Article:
First lets clarify the designations. You listed two O2 sensors. Bank 1 is the driver's side. Bank 2 is the passenger side. "Upstream" is before the catalytic converters, and "downstream" is right after the converters.
You're getting a code for the driver's side running too rich, and based on the message, you're replacing the messenger. The sensor is working if it's reporting a problem. The way to approach this is to use a scanner that displays live data, and view the left sensor to see what it's reading. It should be bouncing around between 0.2 and 0.8 volts a couple of times per second, and that correlates with switching between "rich" and "lean" a couple of times per second. O2 sensors do not detect fuel, only oxygen, so they do not really detect a rich condition. They fail to detect those lean pulses. Disconnect one injector at a time from the driver's side of the engine to see if the O2 sensor goes lean. If one does not cause that, it may be leaking fuel into the engine. If it is, you won't get a misfire when you unplug that one.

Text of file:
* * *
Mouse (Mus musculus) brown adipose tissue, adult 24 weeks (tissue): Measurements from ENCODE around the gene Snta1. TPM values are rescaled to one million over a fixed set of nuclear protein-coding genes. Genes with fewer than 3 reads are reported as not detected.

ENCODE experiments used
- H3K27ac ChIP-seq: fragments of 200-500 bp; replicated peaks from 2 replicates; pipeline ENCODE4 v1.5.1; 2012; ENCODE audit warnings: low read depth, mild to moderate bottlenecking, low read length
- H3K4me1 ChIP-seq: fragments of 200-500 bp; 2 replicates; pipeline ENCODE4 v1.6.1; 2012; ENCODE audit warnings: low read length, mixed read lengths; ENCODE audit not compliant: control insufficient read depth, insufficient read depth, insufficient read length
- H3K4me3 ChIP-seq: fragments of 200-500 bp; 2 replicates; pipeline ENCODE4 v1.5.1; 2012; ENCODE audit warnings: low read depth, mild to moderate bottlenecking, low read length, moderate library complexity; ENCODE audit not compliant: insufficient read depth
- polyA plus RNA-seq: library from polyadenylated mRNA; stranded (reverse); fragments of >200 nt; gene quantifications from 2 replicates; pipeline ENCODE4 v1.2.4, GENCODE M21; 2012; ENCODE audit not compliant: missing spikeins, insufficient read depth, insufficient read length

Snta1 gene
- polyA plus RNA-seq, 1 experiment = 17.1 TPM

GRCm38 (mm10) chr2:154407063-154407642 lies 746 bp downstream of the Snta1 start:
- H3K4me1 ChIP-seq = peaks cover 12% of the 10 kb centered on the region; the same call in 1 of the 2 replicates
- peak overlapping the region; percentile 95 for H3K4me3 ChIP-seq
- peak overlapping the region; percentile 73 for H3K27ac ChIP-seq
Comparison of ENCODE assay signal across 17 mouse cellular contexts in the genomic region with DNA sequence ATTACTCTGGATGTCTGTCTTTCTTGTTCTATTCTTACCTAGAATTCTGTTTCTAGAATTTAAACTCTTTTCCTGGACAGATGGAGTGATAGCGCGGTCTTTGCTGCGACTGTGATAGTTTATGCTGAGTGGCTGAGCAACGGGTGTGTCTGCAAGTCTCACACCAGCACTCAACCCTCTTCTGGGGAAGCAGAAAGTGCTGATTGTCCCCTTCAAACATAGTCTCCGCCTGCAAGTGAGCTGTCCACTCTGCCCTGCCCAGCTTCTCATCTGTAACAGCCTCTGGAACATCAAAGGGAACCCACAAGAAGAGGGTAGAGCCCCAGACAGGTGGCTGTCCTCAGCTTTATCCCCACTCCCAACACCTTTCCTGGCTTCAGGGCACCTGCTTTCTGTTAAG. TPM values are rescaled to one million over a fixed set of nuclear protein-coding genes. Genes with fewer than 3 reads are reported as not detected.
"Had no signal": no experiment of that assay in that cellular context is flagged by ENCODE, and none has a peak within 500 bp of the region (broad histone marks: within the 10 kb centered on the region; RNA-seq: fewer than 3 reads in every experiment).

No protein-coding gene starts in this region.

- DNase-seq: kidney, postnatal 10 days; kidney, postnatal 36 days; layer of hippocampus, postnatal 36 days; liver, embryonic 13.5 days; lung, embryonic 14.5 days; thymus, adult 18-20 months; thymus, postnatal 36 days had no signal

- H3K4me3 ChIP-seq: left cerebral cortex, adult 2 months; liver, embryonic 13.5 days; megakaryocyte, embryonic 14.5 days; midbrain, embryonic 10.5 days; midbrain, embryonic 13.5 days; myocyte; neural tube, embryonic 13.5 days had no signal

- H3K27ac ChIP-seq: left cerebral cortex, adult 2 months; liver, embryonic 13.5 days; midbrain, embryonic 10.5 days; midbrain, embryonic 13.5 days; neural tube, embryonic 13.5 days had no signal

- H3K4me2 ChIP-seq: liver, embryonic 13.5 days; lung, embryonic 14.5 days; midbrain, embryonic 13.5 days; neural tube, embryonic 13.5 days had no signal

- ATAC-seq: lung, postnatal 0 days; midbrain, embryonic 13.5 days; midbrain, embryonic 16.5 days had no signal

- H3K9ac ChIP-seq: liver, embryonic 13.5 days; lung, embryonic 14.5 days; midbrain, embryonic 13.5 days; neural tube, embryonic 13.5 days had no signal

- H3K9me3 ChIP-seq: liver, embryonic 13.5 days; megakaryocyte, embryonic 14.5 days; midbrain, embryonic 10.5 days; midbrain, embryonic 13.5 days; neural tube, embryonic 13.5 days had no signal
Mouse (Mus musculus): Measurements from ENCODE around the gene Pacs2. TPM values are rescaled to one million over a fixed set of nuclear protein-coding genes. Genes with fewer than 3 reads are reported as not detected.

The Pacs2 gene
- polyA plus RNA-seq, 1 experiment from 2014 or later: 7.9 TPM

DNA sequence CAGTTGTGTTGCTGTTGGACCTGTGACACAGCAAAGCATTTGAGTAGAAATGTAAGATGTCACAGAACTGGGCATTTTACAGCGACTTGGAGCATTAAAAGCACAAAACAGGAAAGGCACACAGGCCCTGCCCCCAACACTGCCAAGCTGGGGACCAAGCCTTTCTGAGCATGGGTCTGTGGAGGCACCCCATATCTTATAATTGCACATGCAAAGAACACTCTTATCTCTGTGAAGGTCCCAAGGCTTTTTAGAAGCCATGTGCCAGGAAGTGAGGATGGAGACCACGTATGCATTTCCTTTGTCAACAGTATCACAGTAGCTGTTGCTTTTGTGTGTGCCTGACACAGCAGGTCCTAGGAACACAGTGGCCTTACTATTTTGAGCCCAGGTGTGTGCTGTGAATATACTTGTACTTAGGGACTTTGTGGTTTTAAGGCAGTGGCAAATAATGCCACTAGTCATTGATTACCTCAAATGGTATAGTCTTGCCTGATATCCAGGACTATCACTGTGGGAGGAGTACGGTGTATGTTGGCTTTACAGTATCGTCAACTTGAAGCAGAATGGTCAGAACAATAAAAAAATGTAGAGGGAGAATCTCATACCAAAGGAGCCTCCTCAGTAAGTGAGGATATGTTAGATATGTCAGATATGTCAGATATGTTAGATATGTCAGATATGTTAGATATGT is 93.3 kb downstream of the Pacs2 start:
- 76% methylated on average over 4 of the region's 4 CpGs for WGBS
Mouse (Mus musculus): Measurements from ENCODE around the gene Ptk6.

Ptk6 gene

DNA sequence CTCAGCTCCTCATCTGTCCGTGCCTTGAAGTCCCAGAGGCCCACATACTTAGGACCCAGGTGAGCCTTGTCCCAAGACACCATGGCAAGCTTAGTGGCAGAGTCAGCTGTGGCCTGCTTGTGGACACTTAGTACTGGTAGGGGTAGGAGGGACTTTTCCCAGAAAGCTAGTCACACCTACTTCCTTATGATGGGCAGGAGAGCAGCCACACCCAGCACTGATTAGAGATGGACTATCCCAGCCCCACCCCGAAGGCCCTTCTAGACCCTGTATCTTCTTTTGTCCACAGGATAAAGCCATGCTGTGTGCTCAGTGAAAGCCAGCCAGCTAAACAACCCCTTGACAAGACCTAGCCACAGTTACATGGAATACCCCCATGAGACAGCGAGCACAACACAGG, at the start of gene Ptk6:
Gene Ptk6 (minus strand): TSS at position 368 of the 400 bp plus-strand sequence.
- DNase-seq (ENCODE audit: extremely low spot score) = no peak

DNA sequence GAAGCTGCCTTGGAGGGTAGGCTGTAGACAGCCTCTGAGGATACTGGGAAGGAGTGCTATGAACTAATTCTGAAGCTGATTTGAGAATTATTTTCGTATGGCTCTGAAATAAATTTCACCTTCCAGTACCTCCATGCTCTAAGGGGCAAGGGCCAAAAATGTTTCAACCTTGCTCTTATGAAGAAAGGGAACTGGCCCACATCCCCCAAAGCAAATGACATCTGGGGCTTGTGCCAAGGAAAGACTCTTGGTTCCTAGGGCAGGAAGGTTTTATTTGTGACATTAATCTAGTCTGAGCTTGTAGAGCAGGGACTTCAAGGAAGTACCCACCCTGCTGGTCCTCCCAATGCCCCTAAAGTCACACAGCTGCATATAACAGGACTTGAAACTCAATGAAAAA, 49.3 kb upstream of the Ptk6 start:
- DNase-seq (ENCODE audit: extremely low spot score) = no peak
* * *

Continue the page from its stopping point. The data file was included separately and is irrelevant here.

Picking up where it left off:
Before you spend any more money on the left side, address the stripped threads on the right side. A leak there can result in the right side reading too lean. Between the pulses of exhaust gas flow, the momentum creates little pulses of vacuum that can draw in outside air. The oxygen in that air gets detected as a lean condition, and the Engine Computer responds by commanding more fuel. No matter how much fuel it adds, there will always be that extra oxygen there.
To fix stripped threads, get a Heli-Coil kit from any auto parts store. It will have the correct size drill bit to drill the hole larger, and the correct size tap to make new threads. You use the special plastic tool to wind the spring-metal insert into the hole. Use a small punch or screwdriver to break the little tab off the end, and there's your new threads. Use a heat-resistant liquid Lock Tite product on the outside of the insert, (before you install it), to keep it in place the next time the sensor is removed.
You might also have luck with JB Weld. That is an epoxy that gets hard as metal, but I don't know how it holds up to that kind of heat. Put some high-temperature anti-seize compound on the threads of the sensor, (if it didn't come with any already), and use a wire brush to clean the hole in the manifold. Coat the hole with the glue and work it into the remaining threads, then run the sensor in. Let it sit overnight. The anti-seize compound will allow the sensor to be removed next time.
Tuesday, March 5th, 2013 AT 1:19 AM